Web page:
Городские власти могут запретить огороды на переднем дворе

Court: Cities can ban front-yard veggie gardens

MIAMI SHORES, Fla. – Feb. 12, 2018 – If you’d like to plant a vegetable garden in the front yard of your home, forget about it. At least for now. At least if you live in Miami Shores.

Homeowners who had hoped the Florida Supreme Court would hear their case against the village, which bans such gardens, received discouraging news Friday when the state’s high court declined to consider their appeal.

Hermine Ricketts and Tom Carroll grew cabbage, spinach, beets, scallions, tomatoes and eggplant in their front yard and enjoyed fresh meals for 17 years until Miami Shores adopted a strict zoning law prohibiting such gardens in front yards. The couple, facing daily fines of $50, had to dig up their garden, which can’t grow in the back due to insufficient sunlight.

They have been challenging the ban through the court system for four years.

«The Florida Supreme Court’s refusal to hear Hermine and Tom’s appeal is unfortunate not only for them but for all property owners,» said Ari Bargil, a lawyer for the Institute for Justice who has been representing the couple. «That government can fine citizens, that it can force them to destroy the very source of their sustenance, all for the harmless act of growing vegetables, is something that should disturb every Floridian – indeed, every American.»

Miami Shores allows fruit trees, flowers, fountains, pink flamingos, gnomes and boats in front yards – but not vegetables.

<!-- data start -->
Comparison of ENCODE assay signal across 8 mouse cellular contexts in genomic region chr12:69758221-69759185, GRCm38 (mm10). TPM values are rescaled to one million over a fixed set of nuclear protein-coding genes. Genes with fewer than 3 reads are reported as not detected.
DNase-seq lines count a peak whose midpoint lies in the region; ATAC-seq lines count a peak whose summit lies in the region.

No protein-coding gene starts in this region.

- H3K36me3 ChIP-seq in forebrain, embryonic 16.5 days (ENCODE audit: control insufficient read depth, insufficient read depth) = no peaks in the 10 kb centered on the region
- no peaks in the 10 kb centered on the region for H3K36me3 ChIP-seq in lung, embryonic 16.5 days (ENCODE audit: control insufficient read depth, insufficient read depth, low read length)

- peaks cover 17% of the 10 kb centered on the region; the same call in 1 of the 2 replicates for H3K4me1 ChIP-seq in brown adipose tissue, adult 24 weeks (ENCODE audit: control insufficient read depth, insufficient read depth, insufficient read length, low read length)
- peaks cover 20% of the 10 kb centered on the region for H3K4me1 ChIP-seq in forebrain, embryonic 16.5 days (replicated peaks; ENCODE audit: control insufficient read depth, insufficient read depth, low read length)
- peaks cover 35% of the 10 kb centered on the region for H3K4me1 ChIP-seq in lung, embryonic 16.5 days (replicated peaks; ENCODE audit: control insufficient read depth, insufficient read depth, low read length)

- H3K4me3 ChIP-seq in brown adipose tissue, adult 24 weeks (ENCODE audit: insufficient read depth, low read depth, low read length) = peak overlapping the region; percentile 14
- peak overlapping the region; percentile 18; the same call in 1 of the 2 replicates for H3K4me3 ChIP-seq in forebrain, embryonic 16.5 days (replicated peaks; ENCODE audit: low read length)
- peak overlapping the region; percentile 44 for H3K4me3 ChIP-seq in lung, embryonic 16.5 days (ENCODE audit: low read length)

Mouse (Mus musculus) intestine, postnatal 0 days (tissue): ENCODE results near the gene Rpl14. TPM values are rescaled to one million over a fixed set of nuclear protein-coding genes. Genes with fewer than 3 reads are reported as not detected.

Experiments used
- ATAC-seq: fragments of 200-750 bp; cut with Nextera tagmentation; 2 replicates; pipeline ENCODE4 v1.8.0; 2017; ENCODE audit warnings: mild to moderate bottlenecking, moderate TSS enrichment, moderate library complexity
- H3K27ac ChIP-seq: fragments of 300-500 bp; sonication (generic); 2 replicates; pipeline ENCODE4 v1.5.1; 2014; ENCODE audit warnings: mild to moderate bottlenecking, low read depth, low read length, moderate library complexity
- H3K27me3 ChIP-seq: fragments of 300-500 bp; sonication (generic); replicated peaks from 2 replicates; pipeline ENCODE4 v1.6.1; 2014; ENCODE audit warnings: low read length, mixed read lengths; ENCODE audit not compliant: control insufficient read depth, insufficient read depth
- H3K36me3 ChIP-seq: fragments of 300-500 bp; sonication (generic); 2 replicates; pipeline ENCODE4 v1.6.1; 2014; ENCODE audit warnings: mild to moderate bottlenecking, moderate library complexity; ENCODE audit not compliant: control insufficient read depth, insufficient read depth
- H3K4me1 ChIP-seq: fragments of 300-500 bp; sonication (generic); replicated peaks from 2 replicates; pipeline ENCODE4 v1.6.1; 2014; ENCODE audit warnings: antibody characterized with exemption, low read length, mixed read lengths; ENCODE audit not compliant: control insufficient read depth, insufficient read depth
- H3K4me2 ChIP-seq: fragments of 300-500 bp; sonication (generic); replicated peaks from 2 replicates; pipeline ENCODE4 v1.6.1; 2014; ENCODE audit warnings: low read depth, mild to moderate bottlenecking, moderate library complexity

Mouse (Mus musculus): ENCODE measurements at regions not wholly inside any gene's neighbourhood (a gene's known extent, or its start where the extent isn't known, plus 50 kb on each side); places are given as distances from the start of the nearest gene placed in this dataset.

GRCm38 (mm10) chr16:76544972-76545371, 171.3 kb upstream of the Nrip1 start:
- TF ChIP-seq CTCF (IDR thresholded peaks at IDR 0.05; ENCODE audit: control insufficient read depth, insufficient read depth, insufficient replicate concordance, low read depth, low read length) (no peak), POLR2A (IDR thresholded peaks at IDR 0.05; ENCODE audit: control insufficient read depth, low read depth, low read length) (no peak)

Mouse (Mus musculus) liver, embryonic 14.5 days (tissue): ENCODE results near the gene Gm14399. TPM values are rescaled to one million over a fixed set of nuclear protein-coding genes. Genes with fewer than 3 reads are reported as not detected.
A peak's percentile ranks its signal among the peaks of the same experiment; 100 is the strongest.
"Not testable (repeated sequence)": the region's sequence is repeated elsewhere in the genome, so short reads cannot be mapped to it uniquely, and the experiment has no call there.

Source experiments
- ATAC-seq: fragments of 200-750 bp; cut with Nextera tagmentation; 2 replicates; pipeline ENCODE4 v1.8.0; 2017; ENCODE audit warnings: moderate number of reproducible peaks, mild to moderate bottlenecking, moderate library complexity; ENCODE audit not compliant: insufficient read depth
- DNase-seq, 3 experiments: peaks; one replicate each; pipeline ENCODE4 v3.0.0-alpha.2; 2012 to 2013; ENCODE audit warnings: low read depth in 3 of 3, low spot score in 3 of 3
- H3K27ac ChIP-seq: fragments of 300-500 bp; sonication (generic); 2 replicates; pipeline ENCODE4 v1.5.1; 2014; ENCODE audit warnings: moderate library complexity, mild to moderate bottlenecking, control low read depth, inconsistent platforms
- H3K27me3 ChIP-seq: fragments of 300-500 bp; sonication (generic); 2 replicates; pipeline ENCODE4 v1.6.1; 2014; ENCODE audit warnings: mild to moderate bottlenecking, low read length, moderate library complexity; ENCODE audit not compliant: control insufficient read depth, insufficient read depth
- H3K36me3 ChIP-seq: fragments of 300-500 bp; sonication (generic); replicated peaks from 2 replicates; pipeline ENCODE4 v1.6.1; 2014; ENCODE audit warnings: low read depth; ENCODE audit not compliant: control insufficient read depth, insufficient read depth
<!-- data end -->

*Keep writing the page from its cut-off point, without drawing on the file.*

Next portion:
«The message from the Florida courts is clear: The purpose of private property is to be decorative, not productive, and it is government that gets to decide how you decorate it,» Bargil said. «That is a perverse view of property rights.»

Miami Shores argued – and the courts concurred – that a city has the authority to regulate landscaping and design standards to protect its appearance and safeguard property values and would otherwise risk allowing eyesores. The Third District Court of Appeal ruled that it is rational for government to ban «the cultivation of plants to be eaten as part of a meal, as opposed to the cultivation of plants for ornamental reasons.»

Ricketts, who laments the loss of her green, sustainable lifestyle, said she was not surprised that the Florida Supreme Court declined to hear the case.

«This is government and the role of government is to control people’s lives,» she said. «It is an institution that people are afraid of.»

But the fight is not over for Ricketts and Carroll. Senate Bill 1776, which would prohibit local governments from regulating vegetable gardens on residential properties, is alive in the Florida Legislature. The bill, sponsored by Sen. Rob Bradley, R-Orange Park, and Sen. Aaron Bean, R-Fernandina Beach, passed its first committee review Tuesday.

Ricketts and Carroll hope a new law would «make clear that all Americans have the right to peacefully and productively use their property to feed themselves and their families,» said Michael Bindas, senior attorney and director of the National Food Freedom Initiative at the Institute for Justice.

Said Ricketts, who buys her veggies at the store these days: «The only entity that has benefited from this is Whole Foods.»

© 2018 Miami Herald, Linda Robertson. Distributed by Tribune Content Agency, LLC.

Оригинал — http://www.floridarealtors.org/NewsAndEvents/article.cfm?p=5&id=362297

How fast can home prices rise? Some cities breaking records

NEW YORK – Feb. 6, 2018 – Strong demand and low inventories fueled home prices to record highs in 2017. The median home price in the U.S. reached $235,000, up 8.3 percent from 2016, according to real estate data firm ATTOM Data Solutions.